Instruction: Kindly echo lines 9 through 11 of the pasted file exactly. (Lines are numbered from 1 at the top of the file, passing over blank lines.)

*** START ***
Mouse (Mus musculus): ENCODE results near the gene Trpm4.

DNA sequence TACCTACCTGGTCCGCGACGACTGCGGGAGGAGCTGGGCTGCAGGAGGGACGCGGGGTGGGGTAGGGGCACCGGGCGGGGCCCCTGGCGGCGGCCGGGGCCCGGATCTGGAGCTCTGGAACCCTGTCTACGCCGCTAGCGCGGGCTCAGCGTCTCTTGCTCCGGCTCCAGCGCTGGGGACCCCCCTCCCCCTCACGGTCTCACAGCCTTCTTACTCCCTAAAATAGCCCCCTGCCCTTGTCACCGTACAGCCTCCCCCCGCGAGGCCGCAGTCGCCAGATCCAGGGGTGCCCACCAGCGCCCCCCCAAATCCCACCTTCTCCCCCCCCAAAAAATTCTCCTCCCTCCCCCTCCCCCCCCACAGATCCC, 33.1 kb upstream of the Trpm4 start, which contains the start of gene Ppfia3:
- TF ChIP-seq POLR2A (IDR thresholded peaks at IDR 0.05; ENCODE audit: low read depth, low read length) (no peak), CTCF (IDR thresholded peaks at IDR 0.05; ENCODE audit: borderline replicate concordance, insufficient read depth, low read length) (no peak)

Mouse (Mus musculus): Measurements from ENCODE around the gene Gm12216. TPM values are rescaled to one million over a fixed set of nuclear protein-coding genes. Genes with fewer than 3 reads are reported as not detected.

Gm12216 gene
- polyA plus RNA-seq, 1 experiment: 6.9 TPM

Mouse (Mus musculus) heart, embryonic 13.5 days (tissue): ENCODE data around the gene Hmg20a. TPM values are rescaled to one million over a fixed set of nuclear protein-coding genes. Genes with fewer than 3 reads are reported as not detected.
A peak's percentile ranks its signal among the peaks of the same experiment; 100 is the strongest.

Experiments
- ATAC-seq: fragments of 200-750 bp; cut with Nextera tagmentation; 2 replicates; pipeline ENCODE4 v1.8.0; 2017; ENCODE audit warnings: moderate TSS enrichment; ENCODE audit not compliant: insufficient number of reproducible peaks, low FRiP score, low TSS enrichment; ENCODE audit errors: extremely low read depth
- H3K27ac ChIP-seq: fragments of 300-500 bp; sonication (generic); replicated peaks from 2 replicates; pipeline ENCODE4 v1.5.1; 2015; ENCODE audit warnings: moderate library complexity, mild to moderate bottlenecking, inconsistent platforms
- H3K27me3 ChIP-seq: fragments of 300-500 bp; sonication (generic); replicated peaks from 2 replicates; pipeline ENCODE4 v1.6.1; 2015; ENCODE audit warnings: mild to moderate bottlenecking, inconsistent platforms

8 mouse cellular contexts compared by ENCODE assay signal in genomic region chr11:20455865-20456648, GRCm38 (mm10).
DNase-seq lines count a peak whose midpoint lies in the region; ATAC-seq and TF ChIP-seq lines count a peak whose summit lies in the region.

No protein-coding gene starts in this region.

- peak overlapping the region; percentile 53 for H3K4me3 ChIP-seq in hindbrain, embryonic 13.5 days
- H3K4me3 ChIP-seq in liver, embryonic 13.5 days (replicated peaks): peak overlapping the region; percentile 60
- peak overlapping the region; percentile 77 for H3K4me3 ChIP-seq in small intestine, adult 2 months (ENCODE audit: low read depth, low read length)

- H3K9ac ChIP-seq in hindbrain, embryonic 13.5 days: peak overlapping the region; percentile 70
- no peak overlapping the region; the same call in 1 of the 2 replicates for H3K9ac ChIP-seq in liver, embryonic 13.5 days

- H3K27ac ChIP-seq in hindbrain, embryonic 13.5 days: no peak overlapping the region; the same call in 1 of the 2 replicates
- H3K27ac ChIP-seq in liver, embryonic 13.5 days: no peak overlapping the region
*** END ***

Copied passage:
Experiments
- ATAC-seq: fragments of 200-750 bp; cut with Nextera tagmentation; 2 replicates; pipeline ENCODE4 v1.8.0; 2017; ENCODE audit warnings: moderate TSS enrichment; ENCODE audit not compliant: insufficient number of reproducible peaks, low FRiP score, low TSS enrichment; ENCODE audit errors: extremely low read depth
- H3K27ac ChIP-seq: fragments of 300-500 bp; sonication (generic); replicated peaks from 2 replicates; pipeline ENCODE4 v1.5.1; 2015; ENCODE audit warnings: moderate library complexity, mild to moderate bottlenecking, inconsistent platforms